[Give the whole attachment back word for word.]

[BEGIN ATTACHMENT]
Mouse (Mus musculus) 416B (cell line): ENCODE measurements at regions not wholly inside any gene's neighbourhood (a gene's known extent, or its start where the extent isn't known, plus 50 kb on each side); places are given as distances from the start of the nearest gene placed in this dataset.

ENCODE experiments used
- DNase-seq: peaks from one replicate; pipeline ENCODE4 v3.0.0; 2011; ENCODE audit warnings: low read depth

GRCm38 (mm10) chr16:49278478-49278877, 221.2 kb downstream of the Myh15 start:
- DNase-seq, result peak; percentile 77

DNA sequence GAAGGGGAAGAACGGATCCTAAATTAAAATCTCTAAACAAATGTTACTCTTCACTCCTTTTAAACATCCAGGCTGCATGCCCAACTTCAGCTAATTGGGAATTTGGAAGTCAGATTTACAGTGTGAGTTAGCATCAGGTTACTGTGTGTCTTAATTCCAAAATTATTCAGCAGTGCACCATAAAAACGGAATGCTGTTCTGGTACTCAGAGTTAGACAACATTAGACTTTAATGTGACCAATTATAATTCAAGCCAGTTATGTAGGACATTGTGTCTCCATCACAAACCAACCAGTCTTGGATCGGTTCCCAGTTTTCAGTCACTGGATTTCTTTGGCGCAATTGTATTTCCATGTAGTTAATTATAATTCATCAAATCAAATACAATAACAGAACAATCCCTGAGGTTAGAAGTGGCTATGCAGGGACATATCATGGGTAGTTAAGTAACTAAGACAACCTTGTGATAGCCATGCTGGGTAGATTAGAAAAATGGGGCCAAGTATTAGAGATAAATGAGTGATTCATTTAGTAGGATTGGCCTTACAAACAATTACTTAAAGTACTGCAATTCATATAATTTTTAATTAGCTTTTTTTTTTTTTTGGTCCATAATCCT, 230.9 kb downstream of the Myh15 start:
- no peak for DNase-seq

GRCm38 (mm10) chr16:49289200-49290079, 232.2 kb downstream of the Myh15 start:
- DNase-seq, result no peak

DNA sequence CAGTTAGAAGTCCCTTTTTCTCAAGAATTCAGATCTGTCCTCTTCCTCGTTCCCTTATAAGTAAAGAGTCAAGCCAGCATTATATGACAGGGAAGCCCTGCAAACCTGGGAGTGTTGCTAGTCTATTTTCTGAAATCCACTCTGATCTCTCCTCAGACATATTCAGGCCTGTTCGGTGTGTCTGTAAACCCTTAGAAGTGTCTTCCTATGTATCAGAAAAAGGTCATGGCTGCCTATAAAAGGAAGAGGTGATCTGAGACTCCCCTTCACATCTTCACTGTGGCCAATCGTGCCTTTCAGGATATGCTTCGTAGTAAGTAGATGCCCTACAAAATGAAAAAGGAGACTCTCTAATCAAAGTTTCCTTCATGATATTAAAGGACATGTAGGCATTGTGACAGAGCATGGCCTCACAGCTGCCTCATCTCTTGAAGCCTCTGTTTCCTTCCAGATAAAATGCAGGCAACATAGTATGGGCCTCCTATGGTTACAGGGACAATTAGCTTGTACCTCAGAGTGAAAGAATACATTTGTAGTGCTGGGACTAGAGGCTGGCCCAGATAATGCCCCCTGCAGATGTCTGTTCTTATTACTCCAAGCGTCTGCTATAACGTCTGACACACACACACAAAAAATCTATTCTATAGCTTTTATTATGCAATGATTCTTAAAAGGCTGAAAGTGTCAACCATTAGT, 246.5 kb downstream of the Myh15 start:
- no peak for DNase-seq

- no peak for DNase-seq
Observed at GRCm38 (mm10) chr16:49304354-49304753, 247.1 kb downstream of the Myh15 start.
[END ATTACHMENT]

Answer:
Mouse (Mus musculus) 416B (cell line): ENCODE measurements at regions not wholly inside any gene's neighbourhood (a gene's known extent, or its start where the extent isn't known, plus 50 kb on each side); places are given as distances from the start of the nearest gene placed in this dataset.

ENCODE experiments used
- DNase-seq: peaks from one replicate; pipeline ENCODE4 v3.0.0; 2011; ENCODE audit warnings: low read depth

GRCm38 (mm10) chr16:49278478-49278877, 221.2 kb downstream of the Myh15 start:
- DNase-seq, result peak; percentile 77

DNA sequence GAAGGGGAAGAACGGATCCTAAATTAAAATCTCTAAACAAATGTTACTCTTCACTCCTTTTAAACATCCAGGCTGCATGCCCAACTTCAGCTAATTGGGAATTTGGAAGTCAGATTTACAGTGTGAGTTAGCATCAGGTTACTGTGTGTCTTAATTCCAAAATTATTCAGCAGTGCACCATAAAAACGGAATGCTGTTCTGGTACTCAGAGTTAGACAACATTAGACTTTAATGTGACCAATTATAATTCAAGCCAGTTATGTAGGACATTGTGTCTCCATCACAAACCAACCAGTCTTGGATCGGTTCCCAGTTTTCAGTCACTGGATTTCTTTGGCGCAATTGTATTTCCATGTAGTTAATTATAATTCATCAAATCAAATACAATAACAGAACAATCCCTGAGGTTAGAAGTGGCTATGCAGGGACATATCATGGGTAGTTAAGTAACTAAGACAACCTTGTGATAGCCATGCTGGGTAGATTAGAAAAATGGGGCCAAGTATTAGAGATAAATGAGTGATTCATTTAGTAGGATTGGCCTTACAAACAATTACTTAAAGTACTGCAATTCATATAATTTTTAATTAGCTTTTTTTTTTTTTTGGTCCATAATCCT, 230.9 kb downstream of the Myh15 start:
- no peak for DNase-seq

GRCm38 (mm10) chr16:49289200-49290079, 232.2 kb downstream of the Myh15 start:
- DNase-seq, result no peak

DNA sequence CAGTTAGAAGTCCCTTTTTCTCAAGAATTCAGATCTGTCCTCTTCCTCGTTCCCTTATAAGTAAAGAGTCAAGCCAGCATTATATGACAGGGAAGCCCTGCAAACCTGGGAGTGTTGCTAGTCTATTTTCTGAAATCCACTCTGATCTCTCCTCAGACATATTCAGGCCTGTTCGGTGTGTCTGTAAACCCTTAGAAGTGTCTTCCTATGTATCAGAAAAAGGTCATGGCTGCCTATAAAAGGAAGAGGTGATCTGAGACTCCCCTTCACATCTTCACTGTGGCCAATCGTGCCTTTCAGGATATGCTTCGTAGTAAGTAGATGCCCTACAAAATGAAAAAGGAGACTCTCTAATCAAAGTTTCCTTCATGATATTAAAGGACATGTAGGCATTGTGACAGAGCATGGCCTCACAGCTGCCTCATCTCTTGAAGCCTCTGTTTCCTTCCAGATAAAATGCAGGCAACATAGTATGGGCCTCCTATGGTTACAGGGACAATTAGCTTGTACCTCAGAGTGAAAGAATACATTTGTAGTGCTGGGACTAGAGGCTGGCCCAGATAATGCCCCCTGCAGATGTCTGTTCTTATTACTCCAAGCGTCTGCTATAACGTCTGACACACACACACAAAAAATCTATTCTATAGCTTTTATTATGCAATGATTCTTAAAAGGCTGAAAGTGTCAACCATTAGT, 246.5 kb downstream of the Myh15 start:
- no peak for DNase-seq

- no peak for DNase-seq
Observed at GRCm38 (mm10) chr16:49304354-49304753, 247.1 kb downstream of the Myh15 start.